Arriving in Waterbury, it was clear the town was a little lower key than what I was used to coming from NYC, however for what it lacked in size it made up for in character and beer options tenfold. AS I checked into our hotel, I was greeted with the question “would like something from the bar, we just got in some Focal and Heady”. ….wait…what? Yes, that is correct; the hotel had Focal Banger available, I was surprised as well. The last time I had seen Focal was a few months back from the Alchemist’s release party. I had no idea it was still made fresh for local consumption. Overwhelmed with the beer options that awaited us, we decided to head out into Waterbury and check out the three local pubs, Reservoir, Blackback, and Prohibition Pig.

I have heard stories of how good the tap lists are at these three establishments, but they were better than I could imagine. We immediately started with Double Citra, followed by more Double Citra with some Sip of Sunshine thrown in the middle. If only there was something half as good as this at my local bar I would be a happy camper. Unfortunately with a long day ahead, we wrapped up after a few hours, and headed back to our hotel.

The next morning we got up at 7am for the Saturday morning Heady Topper release. The release was slated for 10am, but since only the first ten customers in line were able to get a full case, we knew we had to get there relatively early. As we pulled up the to the empty parking lot, we has a sigh of relief, knowing we would leave that day with our full case. Now all we had to do was to sit in a parking lot for 2 hours ha. Our second stop that morning was Fiddlehead for the Second Fiddle release, which was a relatively easy in out. Finally it was time for Saturday’s main event, off to Hill Farmstead.


I was told that HF had adopted a system similar to Tree House where order tickets were filled out and then you were able to pick up your order when it’s ready, similar to a local deli. However, when we arrived, it seemed like that idea was scrapped as we stood in the old “snaked line.” The wait was luckily only an hour, as we were able to purchase a flight of 2oz samplers while we waited. After the hour and way too many dollars later, we left Hill, our truck a little heavier and slower than before.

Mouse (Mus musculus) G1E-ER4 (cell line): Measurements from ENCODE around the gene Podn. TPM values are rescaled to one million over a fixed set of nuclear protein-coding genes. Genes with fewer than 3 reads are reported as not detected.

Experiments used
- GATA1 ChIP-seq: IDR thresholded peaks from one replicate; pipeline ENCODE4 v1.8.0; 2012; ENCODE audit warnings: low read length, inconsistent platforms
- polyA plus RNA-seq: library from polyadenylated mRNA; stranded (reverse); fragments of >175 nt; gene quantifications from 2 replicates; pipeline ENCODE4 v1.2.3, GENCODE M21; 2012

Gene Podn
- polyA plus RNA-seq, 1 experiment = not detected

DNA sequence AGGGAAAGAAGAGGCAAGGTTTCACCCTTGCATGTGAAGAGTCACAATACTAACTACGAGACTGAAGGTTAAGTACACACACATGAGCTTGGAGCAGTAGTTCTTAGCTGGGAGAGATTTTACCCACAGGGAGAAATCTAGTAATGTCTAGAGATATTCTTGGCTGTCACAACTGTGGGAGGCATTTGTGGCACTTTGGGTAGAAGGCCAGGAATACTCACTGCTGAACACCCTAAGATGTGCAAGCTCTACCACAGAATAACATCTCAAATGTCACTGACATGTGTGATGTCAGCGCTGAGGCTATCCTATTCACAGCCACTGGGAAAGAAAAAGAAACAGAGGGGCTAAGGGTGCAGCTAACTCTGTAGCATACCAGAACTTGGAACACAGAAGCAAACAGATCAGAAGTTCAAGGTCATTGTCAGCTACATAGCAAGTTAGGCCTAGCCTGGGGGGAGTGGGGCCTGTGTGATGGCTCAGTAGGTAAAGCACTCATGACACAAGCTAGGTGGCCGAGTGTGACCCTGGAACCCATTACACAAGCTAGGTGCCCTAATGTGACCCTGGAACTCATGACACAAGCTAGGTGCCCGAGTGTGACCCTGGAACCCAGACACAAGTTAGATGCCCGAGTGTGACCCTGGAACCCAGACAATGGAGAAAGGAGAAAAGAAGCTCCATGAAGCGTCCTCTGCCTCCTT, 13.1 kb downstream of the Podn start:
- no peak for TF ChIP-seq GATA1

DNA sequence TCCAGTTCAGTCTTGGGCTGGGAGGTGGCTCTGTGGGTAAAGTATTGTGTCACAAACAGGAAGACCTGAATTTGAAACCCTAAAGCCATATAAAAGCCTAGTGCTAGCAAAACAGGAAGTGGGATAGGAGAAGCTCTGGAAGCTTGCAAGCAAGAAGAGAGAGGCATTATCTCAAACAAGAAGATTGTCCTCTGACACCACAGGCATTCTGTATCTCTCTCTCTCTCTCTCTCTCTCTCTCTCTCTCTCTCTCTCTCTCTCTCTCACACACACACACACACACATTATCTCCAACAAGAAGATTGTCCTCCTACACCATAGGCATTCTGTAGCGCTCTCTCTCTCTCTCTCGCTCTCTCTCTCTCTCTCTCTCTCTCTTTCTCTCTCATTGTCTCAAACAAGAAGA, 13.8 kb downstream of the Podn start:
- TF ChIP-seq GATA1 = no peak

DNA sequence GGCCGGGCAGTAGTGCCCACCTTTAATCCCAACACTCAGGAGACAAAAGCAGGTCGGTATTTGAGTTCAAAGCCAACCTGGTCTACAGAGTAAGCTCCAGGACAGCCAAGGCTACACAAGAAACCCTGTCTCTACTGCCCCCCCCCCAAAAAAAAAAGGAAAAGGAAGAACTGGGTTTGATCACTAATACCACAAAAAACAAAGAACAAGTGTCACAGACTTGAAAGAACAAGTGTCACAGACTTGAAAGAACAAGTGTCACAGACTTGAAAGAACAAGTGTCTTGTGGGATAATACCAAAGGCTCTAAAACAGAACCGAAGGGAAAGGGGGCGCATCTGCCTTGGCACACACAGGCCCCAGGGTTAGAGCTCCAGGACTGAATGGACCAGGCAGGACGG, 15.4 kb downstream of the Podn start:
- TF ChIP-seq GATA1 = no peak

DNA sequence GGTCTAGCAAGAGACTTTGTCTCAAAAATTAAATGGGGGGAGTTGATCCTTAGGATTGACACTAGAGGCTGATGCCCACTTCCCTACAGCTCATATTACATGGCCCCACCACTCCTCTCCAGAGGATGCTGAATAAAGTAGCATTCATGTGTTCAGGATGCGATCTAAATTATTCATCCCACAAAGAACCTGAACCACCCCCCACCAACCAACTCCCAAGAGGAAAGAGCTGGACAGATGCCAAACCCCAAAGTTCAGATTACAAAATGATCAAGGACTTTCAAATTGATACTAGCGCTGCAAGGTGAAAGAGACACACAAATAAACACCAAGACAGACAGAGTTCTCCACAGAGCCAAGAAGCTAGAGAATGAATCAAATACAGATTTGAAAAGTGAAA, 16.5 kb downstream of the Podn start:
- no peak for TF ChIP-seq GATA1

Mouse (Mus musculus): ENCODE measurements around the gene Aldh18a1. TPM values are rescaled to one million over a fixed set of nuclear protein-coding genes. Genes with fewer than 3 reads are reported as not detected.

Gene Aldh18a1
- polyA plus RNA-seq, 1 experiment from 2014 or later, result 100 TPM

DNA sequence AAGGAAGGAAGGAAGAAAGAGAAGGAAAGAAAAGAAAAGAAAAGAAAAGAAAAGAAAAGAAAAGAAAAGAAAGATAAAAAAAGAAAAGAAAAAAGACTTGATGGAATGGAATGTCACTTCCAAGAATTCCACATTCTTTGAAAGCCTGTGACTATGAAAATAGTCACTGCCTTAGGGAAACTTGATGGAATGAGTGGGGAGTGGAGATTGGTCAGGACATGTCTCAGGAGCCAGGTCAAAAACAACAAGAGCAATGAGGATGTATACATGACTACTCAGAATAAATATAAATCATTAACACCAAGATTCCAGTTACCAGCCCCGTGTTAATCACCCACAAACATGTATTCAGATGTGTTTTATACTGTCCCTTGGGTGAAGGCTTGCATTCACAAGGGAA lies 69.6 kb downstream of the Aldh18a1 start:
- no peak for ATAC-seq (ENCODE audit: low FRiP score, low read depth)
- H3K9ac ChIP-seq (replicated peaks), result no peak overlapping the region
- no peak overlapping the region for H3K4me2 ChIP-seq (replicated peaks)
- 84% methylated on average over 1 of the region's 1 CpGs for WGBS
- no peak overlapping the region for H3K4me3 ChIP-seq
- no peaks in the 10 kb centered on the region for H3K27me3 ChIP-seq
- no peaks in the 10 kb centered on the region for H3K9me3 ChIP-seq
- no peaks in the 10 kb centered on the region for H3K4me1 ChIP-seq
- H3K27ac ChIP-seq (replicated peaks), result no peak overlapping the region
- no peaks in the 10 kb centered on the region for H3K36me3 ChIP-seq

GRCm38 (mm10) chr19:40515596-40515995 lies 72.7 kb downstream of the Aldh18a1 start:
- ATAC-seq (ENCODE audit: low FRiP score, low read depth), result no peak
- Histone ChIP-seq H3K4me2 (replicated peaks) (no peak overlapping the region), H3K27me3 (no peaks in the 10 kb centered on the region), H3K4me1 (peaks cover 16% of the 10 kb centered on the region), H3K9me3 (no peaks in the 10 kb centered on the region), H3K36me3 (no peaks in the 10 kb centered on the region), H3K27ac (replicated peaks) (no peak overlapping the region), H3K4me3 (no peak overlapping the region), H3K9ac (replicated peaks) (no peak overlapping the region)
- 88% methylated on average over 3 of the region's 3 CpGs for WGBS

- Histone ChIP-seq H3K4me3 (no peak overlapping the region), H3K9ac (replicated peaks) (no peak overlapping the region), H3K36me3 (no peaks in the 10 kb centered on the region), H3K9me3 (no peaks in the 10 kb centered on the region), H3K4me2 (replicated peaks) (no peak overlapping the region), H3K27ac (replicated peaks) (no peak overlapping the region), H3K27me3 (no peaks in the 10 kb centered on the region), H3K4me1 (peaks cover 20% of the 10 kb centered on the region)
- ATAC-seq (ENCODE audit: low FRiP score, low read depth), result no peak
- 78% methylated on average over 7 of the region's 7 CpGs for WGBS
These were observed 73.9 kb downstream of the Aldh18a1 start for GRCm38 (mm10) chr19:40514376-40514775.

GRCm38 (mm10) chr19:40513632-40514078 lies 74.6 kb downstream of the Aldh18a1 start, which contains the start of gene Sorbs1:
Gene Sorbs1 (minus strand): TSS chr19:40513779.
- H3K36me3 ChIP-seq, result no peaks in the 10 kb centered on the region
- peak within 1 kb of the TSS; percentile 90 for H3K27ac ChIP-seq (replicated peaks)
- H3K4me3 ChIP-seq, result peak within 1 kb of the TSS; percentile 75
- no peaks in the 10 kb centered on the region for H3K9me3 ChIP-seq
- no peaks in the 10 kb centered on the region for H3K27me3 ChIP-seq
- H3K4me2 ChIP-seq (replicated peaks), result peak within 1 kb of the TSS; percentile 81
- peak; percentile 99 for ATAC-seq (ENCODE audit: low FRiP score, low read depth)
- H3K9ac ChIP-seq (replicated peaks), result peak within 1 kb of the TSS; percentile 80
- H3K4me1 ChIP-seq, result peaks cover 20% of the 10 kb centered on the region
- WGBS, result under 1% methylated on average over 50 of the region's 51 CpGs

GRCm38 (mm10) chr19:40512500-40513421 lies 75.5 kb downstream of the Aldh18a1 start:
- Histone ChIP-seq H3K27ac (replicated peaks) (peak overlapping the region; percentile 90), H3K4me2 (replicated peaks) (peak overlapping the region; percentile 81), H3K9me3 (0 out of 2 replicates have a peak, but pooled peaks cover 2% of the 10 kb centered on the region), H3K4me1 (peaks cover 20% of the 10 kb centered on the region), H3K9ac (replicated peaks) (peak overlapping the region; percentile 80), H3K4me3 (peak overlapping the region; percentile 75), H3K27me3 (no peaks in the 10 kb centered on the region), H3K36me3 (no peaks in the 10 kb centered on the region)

Next we stopped at Parker’s Pie for a late lunch. The entire way there my buddy Nick couldn’t shut up about what sounded like a drunken recipe mistake. Veggies, maple syrup, and bacon pizza, yes I can’t make this up. Despite all the hype, this pizza somehow was the real deal (I smh as I’m writing this because I still don’t know how). Parker Pie was empty at the time, so we were able to enjoy our pizzas in their garden alongside some S&S 4 and Coconut Framinghammer.

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S&S 4 pours a hazy straw-like color. There is a ton of fruit juice on the noise, papaya, orange, tangerine, and grapefruit. The taste follows suit, juicy and floral, with a bit of pine on the back end. This one is described as the meeting between Double Galaxy and Double Citra, I don’t think there needs to be more explanation after that.  This one is probably my favorite beer I’ve had from Hill Farmstead.

As we were finishing up, Nick, noticing it was 4:20 came up with the suggestion that somehow we hadn’t spent enough money at Hill, so we should go back before closing and get more growlers. We jumped in the car and headed back to Hill, arriving 10 minutes before closing where there was no line, so were in and out, just with a little less money.

I will spare you the details of the rest of the night because it went just as the previous. Double Citra over and over with some other hoppy goodness thrown in middle. Another successful Vermont trip, hopefully the last one for a little for the sake of my bank account.